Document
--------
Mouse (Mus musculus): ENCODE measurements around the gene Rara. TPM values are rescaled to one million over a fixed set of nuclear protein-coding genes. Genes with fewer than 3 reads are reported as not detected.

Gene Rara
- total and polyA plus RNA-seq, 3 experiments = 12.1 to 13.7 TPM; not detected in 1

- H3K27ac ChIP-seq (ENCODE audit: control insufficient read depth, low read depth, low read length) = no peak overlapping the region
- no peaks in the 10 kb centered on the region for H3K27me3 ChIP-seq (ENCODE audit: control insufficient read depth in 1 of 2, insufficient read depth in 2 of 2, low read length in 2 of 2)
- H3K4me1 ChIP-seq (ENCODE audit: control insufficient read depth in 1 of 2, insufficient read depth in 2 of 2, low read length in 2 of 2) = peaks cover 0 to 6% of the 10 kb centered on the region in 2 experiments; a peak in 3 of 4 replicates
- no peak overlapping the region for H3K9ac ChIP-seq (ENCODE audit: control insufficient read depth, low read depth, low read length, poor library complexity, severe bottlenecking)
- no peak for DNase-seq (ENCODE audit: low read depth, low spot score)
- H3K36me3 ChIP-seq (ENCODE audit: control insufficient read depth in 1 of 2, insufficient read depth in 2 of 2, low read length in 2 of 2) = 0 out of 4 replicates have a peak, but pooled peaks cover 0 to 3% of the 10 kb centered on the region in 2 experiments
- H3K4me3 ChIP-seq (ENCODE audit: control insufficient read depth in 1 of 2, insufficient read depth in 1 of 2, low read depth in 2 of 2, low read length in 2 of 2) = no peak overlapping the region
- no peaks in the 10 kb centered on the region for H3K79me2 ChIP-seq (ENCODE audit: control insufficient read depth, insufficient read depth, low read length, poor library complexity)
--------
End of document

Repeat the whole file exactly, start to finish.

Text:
Mouse (Mus musculus): ENCODE measurements around the gene Rara. TPM values are rescaled to one million over a fixed set of nuclear protein-coding genes. Genes with fewer than 3 reads are reported as not detected.

Gene Rara
- total and polyA plus RNA-seq, 3 experiments = 12.1 to 13.7 TPM; not detected in 1

- H3K27ac ChIP-seq (ENCODE audit: control insufficient read depth, low read depth, low read length) = no peak overlapping the region
- no peaks in the 10 kb centered on the region for H3K27me3 ChIP-seq (ENCODE audit: control insufficient read depth in 1 of 2, insufficient read depth in 2 of 2, low read length in 2 of 2)
- H3K4me1 ChIP-seq (ENCODE audit: control insufficient read depth in 1 of 2, insufficient read depth in 2 of 2, low read length in 2 of 2) = peaks cover 0 to 6% of the 10 kb centered on the region in 2 experiments; a peak in 3 of 4 replicates
- no peak overlapping the region for H3K9ac ChIP-seq (ENCODE audit: control insufficient read depth, low read depth, low read length, poor library complexity, severe bottlenecking)
- no peak for DNase-seq (ENCODE audit: low read depth, low spot score)
- H3K36me3 ChIP-seq (ENCODE audit: control insufficient read depth in 1 of 2, insufficient read depth in 2 of 2, low read length in 2 of 2) = 0 out of 4 replicates have a peak, but pooled peaks cover 0 to 3% of the 10 kb centered on the region in 2 experiments
- H3K4me3 ChIP-seq (ENCODE audit: control insufficient read depth in 1 of 2, insufficient read depth in 1 of 2, low read depth in 2 of 2, low read length in 2 of 2) = no peak overlapping the region
- no peaks in the 10 kb centered on the region for H3K79me2 ChIP-seq (ENCODE audit: control insufficient read depth, insufficient read depth, low read length, poor library complexity)